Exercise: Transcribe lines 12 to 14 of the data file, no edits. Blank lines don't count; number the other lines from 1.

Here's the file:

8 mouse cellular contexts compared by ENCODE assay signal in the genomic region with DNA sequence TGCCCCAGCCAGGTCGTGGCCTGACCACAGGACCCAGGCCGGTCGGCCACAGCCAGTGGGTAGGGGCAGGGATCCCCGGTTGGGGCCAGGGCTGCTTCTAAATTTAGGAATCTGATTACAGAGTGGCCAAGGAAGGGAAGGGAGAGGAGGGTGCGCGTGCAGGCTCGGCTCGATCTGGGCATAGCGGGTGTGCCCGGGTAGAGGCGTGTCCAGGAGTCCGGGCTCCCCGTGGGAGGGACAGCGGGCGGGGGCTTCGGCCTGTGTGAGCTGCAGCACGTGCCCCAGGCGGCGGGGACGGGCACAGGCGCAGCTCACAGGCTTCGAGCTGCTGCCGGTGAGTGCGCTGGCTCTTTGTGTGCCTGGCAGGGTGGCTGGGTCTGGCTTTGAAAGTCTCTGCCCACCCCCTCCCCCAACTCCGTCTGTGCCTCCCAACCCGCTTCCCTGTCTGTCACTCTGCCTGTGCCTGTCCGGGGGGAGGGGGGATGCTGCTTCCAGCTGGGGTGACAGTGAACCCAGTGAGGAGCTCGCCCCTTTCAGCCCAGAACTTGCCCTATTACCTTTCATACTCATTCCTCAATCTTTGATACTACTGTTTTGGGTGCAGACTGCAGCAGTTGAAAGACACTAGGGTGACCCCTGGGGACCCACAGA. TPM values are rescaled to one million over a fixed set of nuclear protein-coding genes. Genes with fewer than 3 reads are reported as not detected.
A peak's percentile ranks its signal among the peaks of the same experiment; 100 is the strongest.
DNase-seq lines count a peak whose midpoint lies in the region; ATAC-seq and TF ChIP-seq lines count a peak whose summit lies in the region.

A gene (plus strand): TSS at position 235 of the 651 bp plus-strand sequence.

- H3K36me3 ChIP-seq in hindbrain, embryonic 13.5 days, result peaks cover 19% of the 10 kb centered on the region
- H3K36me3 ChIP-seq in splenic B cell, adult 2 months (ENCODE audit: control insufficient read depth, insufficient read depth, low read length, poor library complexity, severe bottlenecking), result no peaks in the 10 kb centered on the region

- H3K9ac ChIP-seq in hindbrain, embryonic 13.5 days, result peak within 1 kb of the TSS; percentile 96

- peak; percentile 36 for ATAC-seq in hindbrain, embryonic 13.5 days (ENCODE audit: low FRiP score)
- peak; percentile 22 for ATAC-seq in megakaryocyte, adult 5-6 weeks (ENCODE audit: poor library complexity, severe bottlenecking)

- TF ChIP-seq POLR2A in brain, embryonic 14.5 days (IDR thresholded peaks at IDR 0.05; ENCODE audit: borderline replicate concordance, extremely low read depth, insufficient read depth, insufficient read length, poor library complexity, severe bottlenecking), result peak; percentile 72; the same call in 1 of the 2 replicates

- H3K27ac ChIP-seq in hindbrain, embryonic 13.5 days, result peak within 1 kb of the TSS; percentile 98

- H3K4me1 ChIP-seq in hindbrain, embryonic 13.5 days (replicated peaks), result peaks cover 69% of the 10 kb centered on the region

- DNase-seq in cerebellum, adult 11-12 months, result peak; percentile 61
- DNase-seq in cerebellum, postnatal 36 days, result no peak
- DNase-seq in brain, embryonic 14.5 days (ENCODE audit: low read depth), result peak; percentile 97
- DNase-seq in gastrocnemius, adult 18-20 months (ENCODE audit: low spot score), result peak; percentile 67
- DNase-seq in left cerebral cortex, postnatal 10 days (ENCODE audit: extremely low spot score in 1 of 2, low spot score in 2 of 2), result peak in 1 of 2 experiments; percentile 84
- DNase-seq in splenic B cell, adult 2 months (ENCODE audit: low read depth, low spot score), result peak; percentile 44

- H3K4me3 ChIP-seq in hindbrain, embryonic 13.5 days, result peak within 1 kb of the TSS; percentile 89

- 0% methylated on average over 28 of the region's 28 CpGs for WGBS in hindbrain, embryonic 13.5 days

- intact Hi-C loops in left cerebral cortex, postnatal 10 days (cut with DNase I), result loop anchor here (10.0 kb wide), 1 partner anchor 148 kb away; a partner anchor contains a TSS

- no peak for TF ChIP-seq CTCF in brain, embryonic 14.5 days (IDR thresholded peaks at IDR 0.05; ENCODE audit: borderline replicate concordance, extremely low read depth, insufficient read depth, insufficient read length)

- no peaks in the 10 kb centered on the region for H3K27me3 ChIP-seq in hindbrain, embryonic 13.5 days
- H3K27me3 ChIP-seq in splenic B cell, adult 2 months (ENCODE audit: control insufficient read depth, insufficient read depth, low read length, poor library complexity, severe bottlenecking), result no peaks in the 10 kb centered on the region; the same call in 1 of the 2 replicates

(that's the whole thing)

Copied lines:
- H3K4me1 ChIP-seq in hindbrain, embryonic 13.5 days (replicated peaks), result peaks cover 69% of the 10 kb centered on the region

- DNase-seq in cerebellum, adult 11-12 months, result peak; percentile 61
- DNase-seq in cerebellum, postnatal 36 days, result no peak